Alan Walker
Where's my bow? Where's my bow? Where's my bow? I wanna shoot someone after I read this.
Kaitlin Smith
This is more of a "read?" since my edition has no author or date listed. It lists the publisher as "The Goldsmith Publishing Company: Chicago". The one I own has Ket the Trow and Hob O' the Hill as characters...can anyone tell me if this book is that one? Red fabric over cardboard hardcover.
If this is that one...I loved it. I read and reread it until the pages started falling out and I still compare every Robin Hood story I read or see to it. None hold a candle to the breadth of the story, from
Amber Schwarz
Robin Hood by Henry Gilbert
Seventh Grade
Woods, 1938
Summary: Robin Hood is an outlaw; with is merry men, he robs from the rich and gives to the poor. Robin Hood is trying to protect the people from Prince John. Robin Hood defeats Prince John and becomes ruler of the land.
Recommendation: I would not recommend reading this as a class, just because everybody already knows the story behind Robin Hood. For a student to read on their own, I would say this is a great book for that. Very interesting and
As far as characters go, it is hard to beat Robin Hood in the hero department. The guy is inevitably cocky (in a good way, of course), and any story centered around him is a good story. That doesn't necessarily mean that the story is great, however. This one seemed to shuffle along in little vignettes, and the ending was atrocious. But, hey, it's Robin Hood. I can't really complain too much.
Helidth Ravenholm
The only reason for the two stars is the sort of sweet writing style that Gilbert tries on with this book. I may be a horrible reader, because I know a bit too much about actual Robin Hood myths to actually like this book, but in part, that's Gilbert's own fault. The inconsistencies (no spoilers, so you'll have to figure them out yourself) are a bit too much for an attentive reader to miss.
This was really good. Tales of derring-do, knights and fair maidens. All along the vein of King Arthur or Ivanhoe. There were so many characters, some mentiooned just to be killed off in the next page, that it took some following in places, but otherwise I enjoyed it. Each chapter is a story or two in itself and just long enough to read straight it one session.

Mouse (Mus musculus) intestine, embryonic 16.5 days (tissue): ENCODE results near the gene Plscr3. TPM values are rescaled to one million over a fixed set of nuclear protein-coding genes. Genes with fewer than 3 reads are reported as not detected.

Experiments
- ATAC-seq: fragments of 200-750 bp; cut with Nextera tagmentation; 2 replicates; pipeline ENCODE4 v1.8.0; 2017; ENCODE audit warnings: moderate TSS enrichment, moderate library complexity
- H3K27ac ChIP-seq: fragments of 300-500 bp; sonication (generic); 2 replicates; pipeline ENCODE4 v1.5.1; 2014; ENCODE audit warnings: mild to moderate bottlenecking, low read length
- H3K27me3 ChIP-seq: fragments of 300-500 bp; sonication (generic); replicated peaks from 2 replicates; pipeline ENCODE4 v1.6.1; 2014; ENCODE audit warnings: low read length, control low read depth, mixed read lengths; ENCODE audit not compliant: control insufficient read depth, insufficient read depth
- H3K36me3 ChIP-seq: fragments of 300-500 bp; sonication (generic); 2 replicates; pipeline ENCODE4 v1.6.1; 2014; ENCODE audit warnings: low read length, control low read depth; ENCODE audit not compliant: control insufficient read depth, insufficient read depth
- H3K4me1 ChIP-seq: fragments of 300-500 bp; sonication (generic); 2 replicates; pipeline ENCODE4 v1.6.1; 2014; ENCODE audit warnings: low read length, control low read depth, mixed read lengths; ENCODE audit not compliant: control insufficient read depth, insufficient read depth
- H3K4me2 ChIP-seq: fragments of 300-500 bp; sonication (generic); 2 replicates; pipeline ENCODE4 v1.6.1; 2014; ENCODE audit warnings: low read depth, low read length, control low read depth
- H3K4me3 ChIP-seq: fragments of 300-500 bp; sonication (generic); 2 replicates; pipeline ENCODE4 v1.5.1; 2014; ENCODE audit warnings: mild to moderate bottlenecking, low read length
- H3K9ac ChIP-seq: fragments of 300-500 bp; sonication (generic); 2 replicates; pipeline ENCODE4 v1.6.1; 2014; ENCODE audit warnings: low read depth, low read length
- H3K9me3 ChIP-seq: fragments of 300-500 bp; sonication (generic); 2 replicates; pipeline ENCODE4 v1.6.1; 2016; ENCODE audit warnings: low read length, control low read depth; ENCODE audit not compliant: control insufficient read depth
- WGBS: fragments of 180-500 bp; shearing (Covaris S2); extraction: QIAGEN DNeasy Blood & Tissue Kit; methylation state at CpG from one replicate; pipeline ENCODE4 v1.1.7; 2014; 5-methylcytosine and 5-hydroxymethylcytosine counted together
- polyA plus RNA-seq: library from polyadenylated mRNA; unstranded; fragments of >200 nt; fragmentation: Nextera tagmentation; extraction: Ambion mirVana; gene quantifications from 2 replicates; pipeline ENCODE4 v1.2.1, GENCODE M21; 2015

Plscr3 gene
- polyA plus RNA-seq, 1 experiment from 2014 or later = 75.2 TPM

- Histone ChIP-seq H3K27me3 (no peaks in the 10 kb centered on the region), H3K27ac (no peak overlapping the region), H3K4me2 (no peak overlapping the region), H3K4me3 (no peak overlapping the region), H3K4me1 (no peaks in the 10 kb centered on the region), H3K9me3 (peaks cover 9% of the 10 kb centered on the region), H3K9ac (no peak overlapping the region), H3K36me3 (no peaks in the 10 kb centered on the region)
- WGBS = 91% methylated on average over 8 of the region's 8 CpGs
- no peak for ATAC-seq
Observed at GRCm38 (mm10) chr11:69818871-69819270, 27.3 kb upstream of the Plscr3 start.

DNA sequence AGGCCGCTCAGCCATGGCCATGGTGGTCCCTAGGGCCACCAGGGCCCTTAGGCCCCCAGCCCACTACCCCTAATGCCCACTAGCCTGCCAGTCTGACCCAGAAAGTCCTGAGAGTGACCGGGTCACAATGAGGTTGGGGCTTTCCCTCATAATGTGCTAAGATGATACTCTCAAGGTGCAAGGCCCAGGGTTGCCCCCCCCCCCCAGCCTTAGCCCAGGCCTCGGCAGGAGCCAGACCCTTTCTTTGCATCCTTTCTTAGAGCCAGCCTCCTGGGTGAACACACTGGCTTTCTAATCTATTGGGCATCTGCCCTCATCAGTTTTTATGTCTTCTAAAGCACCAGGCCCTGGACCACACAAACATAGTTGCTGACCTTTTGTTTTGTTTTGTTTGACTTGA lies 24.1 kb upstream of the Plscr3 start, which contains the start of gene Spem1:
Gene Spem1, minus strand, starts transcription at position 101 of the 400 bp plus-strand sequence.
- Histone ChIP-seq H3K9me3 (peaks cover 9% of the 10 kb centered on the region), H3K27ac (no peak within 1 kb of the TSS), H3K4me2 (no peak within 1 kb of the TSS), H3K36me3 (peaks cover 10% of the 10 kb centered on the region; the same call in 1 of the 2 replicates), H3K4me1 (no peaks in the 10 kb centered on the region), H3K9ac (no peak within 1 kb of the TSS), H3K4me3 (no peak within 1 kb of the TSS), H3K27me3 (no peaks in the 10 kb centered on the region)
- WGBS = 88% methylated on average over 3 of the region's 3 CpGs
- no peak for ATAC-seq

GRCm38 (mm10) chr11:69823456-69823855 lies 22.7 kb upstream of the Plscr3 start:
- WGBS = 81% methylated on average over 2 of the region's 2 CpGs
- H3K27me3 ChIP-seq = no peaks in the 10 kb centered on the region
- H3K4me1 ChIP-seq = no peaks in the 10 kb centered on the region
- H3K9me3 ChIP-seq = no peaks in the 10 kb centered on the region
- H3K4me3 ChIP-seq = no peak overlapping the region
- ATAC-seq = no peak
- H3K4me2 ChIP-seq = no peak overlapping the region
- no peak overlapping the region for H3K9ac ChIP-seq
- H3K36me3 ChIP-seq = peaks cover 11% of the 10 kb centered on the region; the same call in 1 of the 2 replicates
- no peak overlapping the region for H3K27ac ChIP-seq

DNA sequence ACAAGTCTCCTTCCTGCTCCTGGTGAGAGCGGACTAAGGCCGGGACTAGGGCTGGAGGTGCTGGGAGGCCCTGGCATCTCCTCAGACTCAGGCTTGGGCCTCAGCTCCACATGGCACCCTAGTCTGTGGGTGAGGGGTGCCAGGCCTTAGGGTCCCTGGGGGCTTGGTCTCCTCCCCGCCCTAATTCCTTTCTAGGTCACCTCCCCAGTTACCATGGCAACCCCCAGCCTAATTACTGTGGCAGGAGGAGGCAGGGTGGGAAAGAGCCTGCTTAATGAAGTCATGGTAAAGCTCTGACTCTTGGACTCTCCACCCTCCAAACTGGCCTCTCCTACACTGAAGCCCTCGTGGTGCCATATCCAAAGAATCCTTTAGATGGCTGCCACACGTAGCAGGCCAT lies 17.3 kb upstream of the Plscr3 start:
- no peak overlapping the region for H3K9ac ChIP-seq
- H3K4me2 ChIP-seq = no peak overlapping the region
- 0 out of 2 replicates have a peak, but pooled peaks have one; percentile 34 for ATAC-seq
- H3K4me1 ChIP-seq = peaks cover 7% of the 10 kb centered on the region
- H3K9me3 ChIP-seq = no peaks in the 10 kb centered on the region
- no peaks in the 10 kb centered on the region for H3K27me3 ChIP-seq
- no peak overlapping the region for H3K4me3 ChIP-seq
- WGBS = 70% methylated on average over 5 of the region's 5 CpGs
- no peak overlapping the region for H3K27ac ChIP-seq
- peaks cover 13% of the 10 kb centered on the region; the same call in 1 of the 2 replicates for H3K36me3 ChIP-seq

Veronica Billingsley
My son really enjoyed reading about Robin Hood. He even started sneaking money from my parents because he was so intrigued by the outlaw (he's 3). I also enjoyed it and was surprised at how different it is from the Disney portrayal. Btw, the book we read has no author tied to it so I can't reflect on the variances among tales.
I picked this book up because of its outstanding cover by N.C. Wyeth. What a treat to find this gem at a favorite used book store. Had not read Robin Hood and was thoroughly delighted and completely mesmerized by both the text and illustrations.
Cham Ray
A good one, I thought of it as being quite a page-turner, full of adventure and has a kind of emotioanal depth, I liked it and I still rearead it from time to another. The best work of H.Gilbert indeed.
Elijah Spector
Robin Hood fights the Sheriff of Nottingham and Guy of Gisborne, with the help of trolls. Uh, OK. Read my review!
Andrew Ives
If you've seen the films and tv series, read this and find out how different they all are and how much worse they are for it. The book is a lot more realistic and quite brilliant throughout.
Charlotte  Black
A traditional story of Robin Hood. Nothing out of the ordinary and nothing that you don't know already. The stories are nice and well written and its a good read for any age.
Better than I thought it would be after a slow start. So many of these classics have the problem of having been done so often they are their own parody.
Very exciting with lots of action. It makes me interested in reading some of the other Robin Hood narratives as well as the original ballads.
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Rare edition of Robin Hood? 1 5 Jan 08, 2012 01:10PM